ABCD or ABCD2 scores (>4) = have a substantially higher early 7-day risk of stroke, which ranges between 5.6 and 23.8 percent [16, 20, 21, 24, 3335]. Studies have shown that [21, 33] the risk of post-TIA stroke within the first 30 days was incremental with a higher ABCD score. Two studies [33, 35] have shown that majority of strokes occurred in these high risk categories (scores > 4). First study showed that 80% strokes were in the high ABCD2 > 4 category [35], and in the second study [33] showed that all subsequent strokes ( 𝑛 = 4 , 8.3%) within the first 7 days after a TIA had an ABCD score > 4. A study by Calvet [24] showed that 5 out of 57 patients (8.8%) with score 5 and 6 on ABCD had strokes within 7 days. Fothergill et al. [23] showed that the risk of stroke at 7 days and 30 days according to ABCD2 scores for patients with score >4 was 19.2% and 20.7%, respectively. In the largest validation study involving [16] 4,800 TIA cases it was shown that the ABCD2 score was highly predictive of subsequent stroke risk. Twenty-one percent of these cases were classified as high risk based on the fact that they had a score of 6 or 7, which was associated with a very high 2-day stroke risk of 8.1%. Forty-five percent of cases were classified as moderate risk on the basis of a score of 4 or 5, which was associated with a 2-day stroke risk of 4.1%. Finally, 34% of cases were classified as low risk (score ≤ 3, 2-day stroke risk = 1.0%). Whereas in oxford validation cohorts [16], the 2-day risk was 8.4% (27/321) and 7-day risk was 13.7% (44/321). Similarly other ABCD (> 4) based studies [19, 20], reported 7-day risks at 7/123 (5.69%) and 8/114 (7.02%), respectively. All these studies consistently indicate that patients classified with ABCD or ABCD2 scores higher than 4 have a substantially higher risk of early stroke.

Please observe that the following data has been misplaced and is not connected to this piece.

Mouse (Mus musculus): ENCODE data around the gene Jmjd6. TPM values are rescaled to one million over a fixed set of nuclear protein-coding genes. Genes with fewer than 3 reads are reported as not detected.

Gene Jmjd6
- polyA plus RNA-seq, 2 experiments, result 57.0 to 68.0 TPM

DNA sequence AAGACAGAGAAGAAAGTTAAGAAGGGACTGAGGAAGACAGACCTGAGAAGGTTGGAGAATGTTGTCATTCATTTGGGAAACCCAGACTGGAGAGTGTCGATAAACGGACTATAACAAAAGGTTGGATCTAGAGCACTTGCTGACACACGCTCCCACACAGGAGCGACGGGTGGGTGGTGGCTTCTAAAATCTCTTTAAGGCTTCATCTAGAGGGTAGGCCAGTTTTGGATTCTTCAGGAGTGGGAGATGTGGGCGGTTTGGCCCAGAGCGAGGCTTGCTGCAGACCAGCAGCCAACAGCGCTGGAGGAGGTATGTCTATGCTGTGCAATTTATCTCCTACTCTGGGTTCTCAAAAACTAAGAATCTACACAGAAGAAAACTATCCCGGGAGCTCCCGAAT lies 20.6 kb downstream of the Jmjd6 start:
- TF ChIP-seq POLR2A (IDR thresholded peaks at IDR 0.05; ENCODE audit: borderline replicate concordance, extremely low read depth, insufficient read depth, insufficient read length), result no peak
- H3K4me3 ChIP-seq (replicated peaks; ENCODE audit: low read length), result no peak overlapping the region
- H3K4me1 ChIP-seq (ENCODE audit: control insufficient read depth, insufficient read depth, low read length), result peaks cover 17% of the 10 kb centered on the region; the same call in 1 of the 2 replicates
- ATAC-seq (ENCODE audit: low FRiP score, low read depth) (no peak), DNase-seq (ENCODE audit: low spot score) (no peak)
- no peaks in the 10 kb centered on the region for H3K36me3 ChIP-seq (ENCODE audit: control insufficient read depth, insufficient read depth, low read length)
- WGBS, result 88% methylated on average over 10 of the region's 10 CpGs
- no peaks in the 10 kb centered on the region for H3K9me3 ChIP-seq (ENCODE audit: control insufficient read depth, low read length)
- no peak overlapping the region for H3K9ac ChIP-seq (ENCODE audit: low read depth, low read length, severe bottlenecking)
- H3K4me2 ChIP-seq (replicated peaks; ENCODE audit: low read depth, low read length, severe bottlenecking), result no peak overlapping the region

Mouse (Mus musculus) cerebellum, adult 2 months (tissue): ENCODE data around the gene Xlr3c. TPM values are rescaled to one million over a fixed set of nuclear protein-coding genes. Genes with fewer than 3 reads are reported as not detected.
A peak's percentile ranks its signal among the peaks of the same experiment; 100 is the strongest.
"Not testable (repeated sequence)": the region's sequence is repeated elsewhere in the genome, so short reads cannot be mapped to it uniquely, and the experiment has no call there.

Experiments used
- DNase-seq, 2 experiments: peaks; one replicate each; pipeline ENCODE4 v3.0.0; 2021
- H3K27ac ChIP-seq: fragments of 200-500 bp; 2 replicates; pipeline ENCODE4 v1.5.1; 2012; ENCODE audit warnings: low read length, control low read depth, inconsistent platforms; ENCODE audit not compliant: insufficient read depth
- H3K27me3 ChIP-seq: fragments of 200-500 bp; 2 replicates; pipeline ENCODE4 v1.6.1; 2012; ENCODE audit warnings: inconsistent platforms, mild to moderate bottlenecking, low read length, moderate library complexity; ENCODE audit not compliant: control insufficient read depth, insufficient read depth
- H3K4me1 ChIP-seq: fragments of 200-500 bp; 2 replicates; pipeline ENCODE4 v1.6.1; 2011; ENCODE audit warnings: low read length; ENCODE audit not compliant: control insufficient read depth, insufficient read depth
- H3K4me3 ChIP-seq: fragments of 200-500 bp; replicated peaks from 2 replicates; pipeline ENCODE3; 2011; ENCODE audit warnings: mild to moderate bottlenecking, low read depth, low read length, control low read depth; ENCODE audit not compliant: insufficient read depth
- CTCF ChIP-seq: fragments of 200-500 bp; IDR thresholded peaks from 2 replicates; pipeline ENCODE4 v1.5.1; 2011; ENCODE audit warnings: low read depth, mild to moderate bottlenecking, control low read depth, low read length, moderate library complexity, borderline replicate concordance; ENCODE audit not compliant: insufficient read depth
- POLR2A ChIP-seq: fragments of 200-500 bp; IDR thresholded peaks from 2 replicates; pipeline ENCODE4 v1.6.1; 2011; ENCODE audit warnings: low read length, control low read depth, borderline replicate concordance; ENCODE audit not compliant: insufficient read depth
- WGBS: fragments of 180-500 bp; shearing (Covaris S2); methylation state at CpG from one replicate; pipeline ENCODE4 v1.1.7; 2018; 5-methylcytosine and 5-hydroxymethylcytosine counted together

3.4. Low Risk ABCD and ABCD2 Scores